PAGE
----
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On 21st May 2020 Baroness Browning asked the Government “what steps they are taking to update the guidance given to hospitals about ensuring the safety of patients who do not have Covid-19 who require life-saving emergency treatment.” The Bishop of London, Rt Revd Sarah Mullally, asked a follow-up question:
The Lord Bishop of London: The report recently published by the Institute for Public Policy Research, Care Fit for Carers, found that half our healthcare workers have said that their mental health has deteriorated since the Covid-19 crisis began. What supplementary provision is being put in place to deal with the mental health needs of NHS staff?
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On 18th May 2020 the Bishop of Newcastle, Rt Revd Christine Hardman, received a written answer to a question on mental health support for the social care workforce:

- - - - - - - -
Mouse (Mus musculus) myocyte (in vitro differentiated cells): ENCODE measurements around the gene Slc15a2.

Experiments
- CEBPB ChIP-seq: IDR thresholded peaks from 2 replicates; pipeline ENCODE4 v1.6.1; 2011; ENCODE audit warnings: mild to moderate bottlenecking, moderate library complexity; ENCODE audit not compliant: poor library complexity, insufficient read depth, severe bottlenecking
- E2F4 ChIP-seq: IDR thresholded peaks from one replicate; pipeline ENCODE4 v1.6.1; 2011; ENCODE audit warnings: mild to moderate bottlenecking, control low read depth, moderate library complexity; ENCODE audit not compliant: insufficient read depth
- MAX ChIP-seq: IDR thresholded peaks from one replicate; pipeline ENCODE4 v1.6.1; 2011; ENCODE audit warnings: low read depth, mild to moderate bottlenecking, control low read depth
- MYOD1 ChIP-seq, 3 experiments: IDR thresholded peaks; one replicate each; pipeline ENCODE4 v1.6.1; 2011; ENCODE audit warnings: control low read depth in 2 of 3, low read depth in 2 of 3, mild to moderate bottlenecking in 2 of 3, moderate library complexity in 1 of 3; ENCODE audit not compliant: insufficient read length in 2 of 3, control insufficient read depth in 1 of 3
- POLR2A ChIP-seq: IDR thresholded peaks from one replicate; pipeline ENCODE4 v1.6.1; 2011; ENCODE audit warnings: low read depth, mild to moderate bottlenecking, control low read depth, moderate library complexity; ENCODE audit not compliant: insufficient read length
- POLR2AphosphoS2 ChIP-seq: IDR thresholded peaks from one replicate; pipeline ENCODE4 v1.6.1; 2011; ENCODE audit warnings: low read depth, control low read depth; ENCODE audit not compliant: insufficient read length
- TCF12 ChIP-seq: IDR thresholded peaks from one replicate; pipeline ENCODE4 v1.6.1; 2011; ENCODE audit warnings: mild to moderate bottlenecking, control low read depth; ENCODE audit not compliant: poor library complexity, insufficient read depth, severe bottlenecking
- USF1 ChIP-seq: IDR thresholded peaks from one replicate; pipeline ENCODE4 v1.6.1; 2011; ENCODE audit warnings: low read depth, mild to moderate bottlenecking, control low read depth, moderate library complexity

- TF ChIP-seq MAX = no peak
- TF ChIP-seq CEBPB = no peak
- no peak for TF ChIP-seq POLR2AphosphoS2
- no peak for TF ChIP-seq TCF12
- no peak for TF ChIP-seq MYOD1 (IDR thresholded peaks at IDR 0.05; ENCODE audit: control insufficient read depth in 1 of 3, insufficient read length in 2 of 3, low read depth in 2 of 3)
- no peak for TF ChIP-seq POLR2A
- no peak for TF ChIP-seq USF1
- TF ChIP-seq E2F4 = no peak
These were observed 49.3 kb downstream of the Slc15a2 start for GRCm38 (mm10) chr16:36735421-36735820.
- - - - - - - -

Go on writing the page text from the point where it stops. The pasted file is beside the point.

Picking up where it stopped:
The Lord Bishop of Newcastle: HL3834 To ask Her Majesty’s Government what plans are in place to provide mental health support for the social care workforce (1) during, and (2) after, the COVID-19 pandemic.
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On 12th May the Government made a statement on their strategy for tackling COVID-19. The Rt Revd Paul Butler, Bishop of Durham, asked a follow up question, focusing on recognising the importance of spiritual, social and mental well-being.
Lord Bishop of Durham: My Lords, language matters. Loose language and sloppy images hinder, rather than help. We need to continue to suppress the coronavirus—learn to coexist with it—as eradication is a long way off. Does the Leader agree that any recovery road map must recognise and speak of the importance of spiritual, social and mental well-being, as much as physical and economic health? Will she guarantee that this will be the case as phases 2 and 3 are developed?
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On 12th March 2020 the House of Lords debated a motion from Baroness Tyler of Enfield, “that this House takes note of the case for Her Majesty’s Government to use wellbeing as a key indicator of national performance when setting budgets, deciding policy priorities and reviewing the effectiveness of policy goals.” The Bishop of Portsmouth, Rt Revd Christopher Foster, spoke in the debate: